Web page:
By Emma Nolan
Photo courtesy of Kae Yen Wong.
If you’re not with familiar with Snapchat by now, I don’t know where you’ve been. The mobile app has risen in popularity and gained users by the millions since it started two years ago. Snapchat is the mobile app that allows users to send images and videos with a time limit of up to 10 seconds before the snaps disappear, delete automatically and self-destruct…
The app also allows for users to draw on the images and videos and to add text to them. It’s a unique new form of communication to say the least. The fun of Snapchat lies in the fact that there is no lingering record left behind of silly drunken selfies, or just plain weird in-jokes between you and your friends that you don’t need all of Facebook seeing. The feeling of ‘privacy’ has also led to some controversy surrounding the app in that it encourages/enables sexting and the sharing of nude and sexually explicit photos.
Apart from that somewhat precarious use however, the main appeal of Snapchat does seem to be the fun that is to be had by sending these 10-second snaps to friends. The process is extremely fast, much faster than MMS messaging and allows for the sharing of images and videos to be done in a fast, easy, and effective manner.
It is no mystery why Mark Zuckerberg and the big shots at Facebook want a part in this. Snapchat especially appeals to teenagers and with Facebook’s younger audience waning, it seems there was an attempt to get down with the kids and their self-destructing selfies.
With its immense popularity and growth, Snapchat’s young founders, Stanford University students, Evan Spiegal and Bobby Murphy, both only 23, rejected Facebook’s $3 billion buyout offer. According to The Wall Street Journal, Spiegal and Murphy are holding out on buy-out offers currently so they can get “an even higher valuation at a later date.”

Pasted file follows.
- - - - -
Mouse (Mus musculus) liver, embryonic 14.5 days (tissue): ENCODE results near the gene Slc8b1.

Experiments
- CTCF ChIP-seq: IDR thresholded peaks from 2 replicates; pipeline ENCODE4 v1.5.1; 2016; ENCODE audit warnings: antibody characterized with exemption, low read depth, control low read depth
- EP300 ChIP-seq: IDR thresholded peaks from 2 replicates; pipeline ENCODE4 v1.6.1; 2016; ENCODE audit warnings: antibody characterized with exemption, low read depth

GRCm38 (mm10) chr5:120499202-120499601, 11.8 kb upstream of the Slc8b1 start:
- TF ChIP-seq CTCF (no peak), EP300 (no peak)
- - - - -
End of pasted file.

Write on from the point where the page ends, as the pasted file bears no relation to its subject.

The success of Snapchat boils down to the incredible niche Spiegal and Murphy have expertly exploited. Who knew self-deleting photos and videos would be so popular? It’s a reflection of our changing attitude to social media and the bombardment of constant photos and videos, that the fleeting snaps of Snapchat are a clean, non-embarrassing way of sharing plain-old silliness (with a chance of showers) along with all your friends. There’s no anxiety waiting for the likes and comments to arrive or not and you won’t have to look at it again in a few years or months and cringe.
Snapchat is a company with “no sales and business model,” but according to The Wall Street Journal “the company said its usage had nearly doubled, to 350 million messages, or “snaps”, per day, up from 200 million in June [of this year].”
The app’s immense popularity and growth is telling of our current attitudes towards social media, perhaps we are becoming weary of Facebook and Instagram’s public and voyeuristic natures and are enjoying some privacy for once in the form of Snapchat.
Snapchat’s rejection of Facebook’s buy-out offer is perchance a fear of losing control of their creation, but with the company’s best days clearly still ahead of them, there is the possibility of receiving better offers. The two young founders are playing it safe and taking the time to work on their business and brand.
Though it has gained a somewhat risqué reputation for the ease at which sexy images can be shared and where the images go once they’ve timed out, the company is very committed to illustrating its openness and transparency. And although screenshots can be taken of the images before they time out, the sender is notified, so you can’t get away with taking sneaky screenshots without the sender knowing.
Snapchat is a new form of communication which has taken the world by storm. Its young founders have exploited a niche somewhere in between social media and texting. It’s fun, friendly and a little bit cheeky and Facebook is dying to get their hands on it…